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Int J Obes (Lond). 2005 Jun;29(6):656-67.

Ethnic differences in the relationships between obesity and glucose-metabolic abnormalities: a cross-sectional population-based study.

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Population Health Research Institute, McMaster University, Hamilton General Hospital, Hamilton, ON, Canada.



To evaluate whether body mass index (BMI) and other anthropometric indices of visceral obesity vary by ethnic group in their distribution and their relationship to metabolic abnormalities.


Cross-sectional study.


Canadian men and women, aged 35-75 years, of South Asian (n=342), Chinese (n=317), European (n=326) and Aboriginal (n=301) descent were recruited using stratified random sampling.


Anthropometric indices (BMI, waist to hip ratio (WHR) and waist circumference (WC)), metabolic markers (fasting glucose, HbA1c, the ratio of total cholesterol/HDL) and clinical markers (systolic blood pressure) were assessed.


In subjects with BMI<30 kg/m2, the mean marker levels in people with elevated WC (>88 cm in women, >102 cm in men) vs people with normal WC were 6.16 vs 5.34 mmol/l for fasting glucose, 6.05 vs 5.66% for HbA1c and 5.46 vs 4.68 for the ratio of total cholesterol to HDL (P<0.001 in each case). At nearly every given level of BMI, non-European ethnic groups displayed significantly higher marker levels than Europeans. For example, for a given BMI, age and sex, the difference between European and non-European groups in HbA1c levels was 0.53% (95% confidence interval (CI): 0.37-0.69) for South Asians, 0.37% (95% CI: 0.2-0.54) for Chinese and 0.95% (95% CI: 0.78-1.12) for Aboriginal People.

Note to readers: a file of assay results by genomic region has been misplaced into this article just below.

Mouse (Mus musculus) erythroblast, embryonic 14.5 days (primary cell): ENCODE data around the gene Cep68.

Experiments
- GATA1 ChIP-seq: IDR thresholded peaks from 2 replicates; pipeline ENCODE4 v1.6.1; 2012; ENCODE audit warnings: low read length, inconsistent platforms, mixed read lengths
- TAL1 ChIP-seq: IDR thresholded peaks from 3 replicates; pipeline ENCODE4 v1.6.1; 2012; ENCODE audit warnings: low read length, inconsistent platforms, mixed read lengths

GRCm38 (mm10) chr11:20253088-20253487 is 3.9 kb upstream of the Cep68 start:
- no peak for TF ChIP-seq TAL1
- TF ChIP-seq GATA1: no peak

Uniform cut-points for the classification of obesity using BMI, WHR or WC result in marked variation in the levels of glucose-metabolic abnormalities between ethnic groups. Existing action thresholds for these anthropometric indices do not apply to non-European ethnic groups and warrant revision.

[Indexed for MEDLINE]

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